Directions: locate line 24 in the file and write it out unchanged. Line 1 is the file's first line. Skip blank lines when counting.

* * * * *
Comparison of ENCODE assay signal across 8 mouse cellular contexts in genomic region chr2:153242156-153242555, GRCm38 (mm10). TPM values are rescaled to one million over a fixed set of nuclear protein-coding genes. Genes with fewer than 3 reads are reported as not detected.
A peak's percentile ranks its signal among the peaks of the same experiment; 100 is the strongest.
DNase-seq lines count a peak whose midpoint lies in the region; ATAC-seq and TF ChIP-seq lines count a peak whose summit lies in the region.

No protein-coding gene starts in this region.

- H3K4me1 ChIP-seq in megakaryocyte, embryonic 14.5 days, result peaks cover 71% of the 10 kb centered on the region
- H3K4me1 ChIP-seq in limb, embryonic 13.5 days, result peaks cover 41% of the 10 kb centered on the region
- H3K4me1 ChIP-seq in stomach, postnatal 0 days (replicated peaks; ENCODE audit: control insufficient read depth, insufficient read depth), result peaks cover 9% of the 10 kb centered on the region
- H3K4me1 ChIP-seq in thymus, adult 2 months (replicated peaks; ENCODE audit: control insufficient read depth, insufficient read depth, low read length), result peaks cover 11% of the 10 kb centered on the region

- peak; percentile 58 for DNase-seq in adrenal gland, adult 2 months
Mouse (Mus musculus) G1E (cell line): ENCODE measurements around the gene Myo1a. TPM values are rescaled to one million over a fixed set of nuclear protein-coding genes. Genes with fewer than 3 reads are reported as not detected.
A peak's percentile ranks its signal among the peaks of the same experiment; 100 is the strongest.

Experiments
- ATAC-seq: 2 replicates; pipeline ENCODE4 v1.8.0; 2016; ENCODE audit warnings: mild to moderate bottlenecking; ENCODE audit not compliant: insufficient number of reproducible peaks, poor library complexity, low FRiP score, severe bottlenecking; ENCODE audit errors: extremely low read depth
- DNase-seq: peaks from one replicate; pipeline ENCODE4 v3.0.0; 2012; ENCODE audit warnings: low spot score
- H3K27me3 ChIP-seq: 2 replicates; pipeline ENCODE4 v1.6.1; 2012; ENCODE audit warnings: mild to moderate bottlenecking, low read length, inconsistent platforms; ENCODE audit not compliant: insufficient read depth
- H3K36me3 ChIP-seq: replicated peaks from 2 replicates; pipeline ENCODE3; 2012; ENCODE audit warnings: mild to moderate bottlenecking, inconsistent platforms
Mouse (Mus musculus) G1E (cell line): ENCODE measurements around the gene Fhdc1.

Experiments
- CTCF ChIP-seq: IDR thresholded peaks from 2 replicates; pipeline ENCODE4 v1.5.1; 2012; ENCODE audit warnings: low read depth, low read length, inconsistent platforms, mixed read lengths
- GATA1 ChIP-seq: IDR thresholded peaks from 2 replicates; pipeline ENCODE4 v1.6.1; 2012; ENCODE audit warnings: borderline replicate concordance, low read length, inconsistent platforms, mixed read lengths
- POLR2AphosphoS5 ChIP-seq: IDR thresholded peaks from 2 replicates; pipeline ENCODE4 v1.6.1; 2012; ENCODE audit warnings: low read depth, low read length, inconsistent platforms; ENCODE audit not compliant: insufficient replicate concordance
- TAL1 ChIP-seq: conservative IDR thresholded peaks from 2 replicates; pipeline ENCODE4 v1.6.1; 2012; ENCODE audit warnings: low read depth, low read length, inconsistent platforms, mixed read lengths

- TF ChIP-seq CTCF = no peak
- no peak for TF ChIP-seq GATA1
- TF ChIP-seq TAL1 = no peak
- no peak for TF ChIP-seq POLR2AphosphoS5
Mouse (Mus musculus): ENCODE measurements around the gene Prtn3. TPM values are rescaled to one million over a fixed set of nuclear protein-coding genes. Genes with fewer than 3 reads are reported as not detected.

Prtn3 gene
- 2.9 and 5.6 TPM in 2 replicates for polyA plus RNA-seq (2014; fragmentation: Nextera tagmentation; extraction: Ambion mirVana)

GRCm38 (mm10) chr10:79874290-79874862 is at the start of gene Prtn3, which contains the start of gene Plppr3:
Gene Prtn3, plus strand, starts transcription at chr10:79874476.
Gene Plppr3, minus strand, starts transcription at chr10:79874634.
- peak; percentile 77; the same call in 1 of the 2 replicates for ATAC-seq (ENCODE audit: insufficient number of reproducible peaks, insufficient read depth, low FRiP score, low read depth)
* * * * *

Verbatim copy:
- no peak for TF ChIP-seq GATA1